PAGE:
Last week the California Senate passed Senate Bill 1172 (Sexual Orientation Change Efforts), sending it to the desk of Governor Brown. The bill, sponsored by Senator Ted Lieu (D-Torrance), would make California the first state to prohibit a mental health provider from engaging in sexual orientation change efforts with a patient under 18 years of age.
Brown has not taken a position on the bill and can sign it, veto it, or allow its protections to take effect without his signature on January 1, 2013.
In 2009 the American Psychological Association (the largest scientific and professional organization of psychologists in the United States) convened a Task Force on Appropriate Therapeutic Responses to Sexual Orientation. The goal was to conduct a systematic review of sexual orientation change efforts to finally be able to conclude its effectiveness and risks involved. The Task Force concluded that therapy to change sexual orientation does not work and can pose critical health risks to lesbian, gay, and bisexual people, including confusion, depression, guilt, helplessness, hopelessness, shame, and substance abuse -- the list of harmful effects goes on.
As a result, the AMA issued a resolution "advising parents, guardians, young people, and their families to avoid sexual orientation change efforts that portray homosexuality as a mental illness or developmental disorder and to seek psychotherapy, social support, and educational services that provide accurate information on sexual orientation and sexuality, increase family and school support, and reduce rejection of sexual minority youth."
While the finding by the AMA Task Force advises against efforts to change sexual orientation, with no law making it illegal, psychologists can still provide the controversial therapy without being subject to discipline by the provider's licensing entity.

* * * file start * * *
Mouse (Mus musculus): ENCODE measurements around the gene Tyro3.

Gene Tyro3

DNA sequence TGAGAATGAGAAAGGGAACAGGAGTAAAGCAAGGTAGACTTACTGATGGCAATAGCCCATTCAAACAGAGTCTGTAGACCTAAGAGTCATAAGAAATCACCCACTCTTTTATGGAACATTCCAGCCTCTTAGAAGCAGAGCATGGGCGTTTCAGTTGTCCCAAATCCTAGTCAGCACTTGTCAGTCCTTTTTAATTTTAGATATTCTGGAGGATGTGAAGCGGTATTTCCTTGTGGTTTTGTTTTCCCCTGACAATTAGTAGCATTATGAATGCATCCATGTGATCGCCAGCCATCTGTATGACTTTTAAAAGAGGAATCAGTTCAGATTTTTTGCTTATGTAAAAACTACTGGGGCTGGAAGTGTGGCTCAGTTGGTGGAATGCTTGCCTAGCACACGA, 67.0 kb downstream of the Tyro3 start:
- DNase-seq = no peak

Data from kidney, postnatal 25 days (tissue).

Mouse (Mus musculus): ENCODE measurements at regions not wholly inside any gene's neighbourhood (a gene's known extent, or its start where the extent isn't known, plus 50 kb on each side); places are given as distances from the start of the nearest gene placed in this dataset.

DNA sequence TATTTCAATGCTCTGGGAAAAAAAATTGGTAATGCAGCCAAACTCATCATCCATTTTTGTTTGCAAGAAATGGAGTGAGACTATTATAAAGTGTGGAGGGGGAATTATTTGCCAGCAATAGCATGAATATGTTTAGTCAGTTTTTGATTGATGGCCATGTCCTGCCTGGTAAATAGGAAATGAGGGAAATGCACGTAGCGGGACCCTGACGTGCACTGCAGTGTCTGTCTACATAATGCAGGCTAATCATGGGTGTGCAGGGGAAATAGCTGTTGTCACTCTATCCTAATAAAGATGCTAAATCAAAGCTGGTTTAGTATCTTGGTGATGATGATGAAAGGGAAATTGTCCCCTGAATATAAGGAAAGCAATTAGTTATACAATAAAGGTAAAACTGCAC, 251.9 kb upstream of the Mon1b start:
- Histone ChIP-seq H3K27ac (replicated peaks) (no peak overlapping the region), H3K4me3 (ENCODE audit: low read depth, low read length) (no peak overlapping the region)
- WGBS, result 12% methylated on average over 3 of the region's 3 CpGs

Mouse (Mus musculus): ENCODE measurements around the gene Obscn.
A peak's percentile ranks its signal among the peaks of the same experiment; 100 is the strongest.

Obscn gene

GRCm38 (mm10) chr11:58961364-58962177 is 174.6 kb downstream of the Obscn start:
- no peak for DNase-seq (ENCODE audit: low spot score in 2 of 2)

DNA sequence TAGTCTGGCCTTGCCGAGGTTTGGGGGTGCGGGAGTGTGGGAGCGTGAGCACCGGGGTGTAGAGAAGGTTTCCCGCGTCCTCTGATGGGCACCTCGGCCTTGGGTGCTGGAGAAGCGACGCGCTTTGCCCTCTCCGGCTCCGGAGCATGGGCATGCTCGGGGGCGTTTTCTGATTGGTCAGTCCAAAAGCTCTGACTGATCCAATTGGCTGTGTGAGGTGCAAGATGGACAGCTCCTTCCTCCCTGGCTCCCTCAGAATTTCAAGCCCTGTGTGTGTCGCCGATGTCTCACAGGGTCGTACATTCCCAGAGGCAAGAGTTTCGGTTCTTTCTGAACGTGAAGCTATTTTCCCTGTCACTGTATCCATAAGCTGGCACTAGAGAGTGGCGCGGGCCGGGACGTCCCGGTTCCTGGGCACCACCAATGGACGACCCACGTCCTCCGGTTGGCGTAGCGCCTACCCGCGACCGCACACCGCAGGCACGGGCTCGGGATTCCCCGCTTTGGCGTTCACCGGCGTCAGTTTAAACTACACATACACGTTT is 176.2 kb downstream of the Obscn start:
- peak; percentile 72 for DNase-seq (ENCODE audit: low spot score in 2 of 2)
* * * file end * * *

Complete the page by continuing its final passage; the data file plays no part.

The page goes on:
On behalf of New America Media, I interviewed James Guay, Marriage and Family Therapist (MFT) and member of the LGBTQ Psychotherapy Association, Gaylesta's Advocacy Committee working on S.B. 1172, on his experience with sexual orientation change efforts as well as his advocacy around the proposed bill.
What happened to bring about this proposed bill?
In June 2011 CNN's Anderson Cooper aired a three-part series, titled "The Sissy Boy Experiment," where they examined experimental therapy designed to make feminine boys more masculine. Senator Lieu saw the series and was compelled to action, working with Equality California, the National Center for Lesbian Rights, and Gaylesta to write a piece of legislation aiming to ban therapies claiming to change one's sexual orientation.
What is your experience with sexual orientation change efforts?
I voluntarily tried changing my sexual orientation from age 12 until age 20, having been influenced by my fundamentalist Christian upbringing and being a preacher's son. As a shy 12-year-old I was so plagued with guilt and shame about my same-sex attractions that I went to the local neighborhood Christian bookstore and bought the only book I could find on homosexuality. I vividly remember the clerk asking if it was for me or for someone I knew. I sheepishly admitted that it was for me, and she said she would pray for me.
After four years of trying to change my sexual orientation through church attendance, prayer, religious counseling, and reading the Bible two times through with my family -- all to no avail -- I shared my internal struggle with my parents. The level of self-hatred I had developed in a hostile environment and for personalizing the Biblical message that I was "an abomination" to God fueled my zest to change my sexual orientation.
Finding a licensed psychologist who claimed to have changed his sexual orientation was enough for me to maintain the hope of change and dedicate my every waking moment to this cause. I worked with a psychologist, attended ex-gay conferences, and participated in religious ministries.
Eventually, I realized that despite my discipline and devotion, true internal change would never occur, even if I decided to be celibate for the rest of my life. I also realized that my ego and sense of self had been so obliterated by this approach that I was left to pick up the pieces with the help of truly affirmative psychotherapy for LGBT individuals. I had wasted my money and time on promises that never materialized and actually further isolated me from real connections with myself and others.